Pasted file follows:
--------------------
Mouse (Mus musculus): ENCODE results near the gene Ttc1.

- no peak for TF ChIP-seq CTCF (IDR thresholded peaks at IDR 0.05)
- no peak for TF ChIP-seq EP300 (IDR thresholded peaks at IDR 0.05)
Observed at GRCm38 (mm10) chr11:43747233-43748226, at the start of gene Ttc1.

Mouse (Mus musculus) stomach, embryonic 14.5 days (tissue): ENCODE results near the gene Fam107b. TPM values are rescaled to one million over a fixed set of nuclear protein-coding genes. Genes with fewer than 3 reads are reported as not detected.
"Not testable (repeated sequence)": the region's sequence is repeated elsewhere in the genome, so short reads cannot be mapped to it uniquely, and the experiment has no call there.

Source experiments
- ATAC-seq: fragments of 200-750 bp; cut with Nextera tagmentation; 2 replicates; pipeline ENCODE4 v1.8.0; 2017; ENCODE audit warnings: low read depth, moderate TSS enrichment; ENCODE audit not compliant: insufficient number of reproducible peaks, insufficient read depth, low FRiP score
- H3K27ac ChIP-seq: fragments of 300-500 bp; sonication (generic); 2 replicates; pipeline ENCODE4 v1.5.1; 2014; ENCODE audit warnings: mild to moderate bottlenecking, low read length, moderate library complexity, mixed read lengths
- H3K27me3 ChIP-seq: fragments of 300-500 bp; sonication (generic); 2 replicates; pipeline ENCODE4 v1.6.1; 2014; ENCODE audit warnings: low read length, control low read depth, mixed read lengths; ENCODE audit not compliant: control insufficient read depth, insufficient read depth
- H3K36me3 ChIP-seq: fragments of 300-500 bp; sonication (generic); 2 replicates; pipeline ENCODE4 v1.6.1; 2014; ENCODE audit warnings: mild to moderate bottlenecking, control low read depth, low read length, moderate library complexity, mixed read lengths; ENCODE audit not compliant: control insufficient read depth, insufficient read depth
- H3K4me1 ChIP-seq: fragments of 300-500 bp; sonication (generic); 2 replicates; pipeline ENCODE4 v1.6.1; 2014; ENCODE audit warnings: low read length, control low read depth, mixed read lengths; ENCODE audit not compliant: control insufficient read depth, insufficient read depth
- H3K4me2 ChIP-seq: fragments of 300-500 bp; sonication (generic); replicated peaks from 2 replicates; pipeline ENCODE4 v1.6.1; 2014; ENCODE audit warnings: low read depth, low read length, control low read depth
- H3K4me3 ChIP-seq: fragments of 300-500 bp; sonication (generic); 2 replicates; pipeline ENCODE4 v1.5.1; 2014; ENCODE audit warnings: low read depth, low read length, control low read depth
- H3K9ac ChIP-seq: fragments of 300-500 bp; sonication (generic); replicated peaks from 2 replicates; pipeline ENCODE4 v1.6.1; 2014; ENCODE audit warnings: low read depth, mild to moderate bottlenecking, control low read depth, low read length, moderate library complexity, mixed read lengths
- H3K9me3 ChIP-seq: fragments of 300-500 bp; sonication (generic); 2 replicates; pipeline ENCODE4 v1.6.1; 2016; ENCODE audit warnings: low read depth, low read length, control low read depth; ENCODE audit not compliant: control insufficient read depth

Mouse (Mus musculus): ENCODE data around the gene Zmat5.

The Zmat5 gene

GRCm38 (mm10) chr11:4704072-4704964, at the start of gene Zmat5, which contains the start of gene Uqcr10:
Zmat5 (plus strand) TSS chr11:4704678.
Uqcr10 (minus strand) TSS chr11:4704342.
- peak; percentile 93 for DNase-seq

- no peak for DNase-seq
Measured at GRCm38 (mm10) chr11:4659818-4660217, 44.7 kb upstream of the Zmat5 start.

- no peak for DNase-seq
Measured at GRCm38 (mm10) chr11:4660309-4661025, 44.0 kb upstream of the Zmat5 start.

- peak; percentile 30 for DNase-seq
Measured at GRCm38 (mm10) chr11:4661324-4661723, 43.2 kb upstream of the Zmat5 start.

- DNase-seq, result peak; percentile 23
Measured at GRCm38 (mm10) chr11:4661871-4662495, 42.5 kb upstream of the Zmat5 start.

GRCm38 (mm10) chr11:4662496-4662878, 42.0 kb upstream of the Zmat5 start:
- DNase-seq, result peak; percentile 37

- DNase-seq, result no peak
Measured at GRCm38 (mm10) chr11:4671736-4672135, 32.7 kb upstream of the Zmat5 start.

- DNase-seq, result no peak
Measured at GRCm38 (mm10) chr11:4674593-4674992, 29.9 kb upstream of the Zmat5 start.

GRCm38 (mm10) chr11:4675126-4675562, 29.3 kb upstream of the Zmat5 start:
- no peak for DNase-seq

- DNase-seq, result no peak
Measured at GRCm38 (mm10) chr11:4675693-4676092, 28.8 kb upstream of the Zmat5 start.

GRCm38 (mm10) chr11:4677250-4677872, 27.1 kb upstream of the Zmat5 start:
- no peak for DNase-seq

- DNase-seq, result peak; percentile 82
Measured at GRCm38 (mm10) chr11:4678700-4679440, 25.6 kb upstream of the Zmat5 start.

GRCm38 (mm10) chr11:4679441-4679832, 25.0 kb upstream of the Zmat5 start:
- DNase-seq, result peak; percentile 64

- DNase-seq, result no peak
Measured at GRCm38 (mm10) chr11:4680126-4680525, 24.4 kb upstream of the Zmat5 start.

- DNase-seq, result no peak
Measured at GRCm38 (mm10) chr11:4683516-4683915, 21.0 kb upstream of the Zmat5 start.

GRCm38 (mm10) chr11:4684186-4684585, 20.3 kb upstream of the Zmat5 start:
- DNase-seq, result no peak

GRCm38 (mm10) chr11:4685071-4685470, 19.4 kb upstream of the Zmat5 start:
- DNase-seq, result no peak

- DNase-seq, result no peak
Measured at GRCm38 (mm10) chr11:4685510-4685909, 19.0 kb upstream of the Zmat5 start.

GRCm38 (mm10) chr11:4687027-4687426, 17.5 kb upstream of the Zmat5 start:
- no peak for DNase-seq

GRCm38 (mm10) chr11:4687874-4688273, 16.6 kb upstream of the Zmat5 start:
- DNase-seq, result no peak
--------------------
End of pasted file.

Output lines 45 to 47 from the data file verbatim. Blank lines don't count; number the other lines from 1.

GRCm38 (mm10) chr11:4679441-4679832, 25.0 kb upstream of the Zmat5 start:
- DNase-seq, result peak; percentile 64

- DNase-seq, result no peak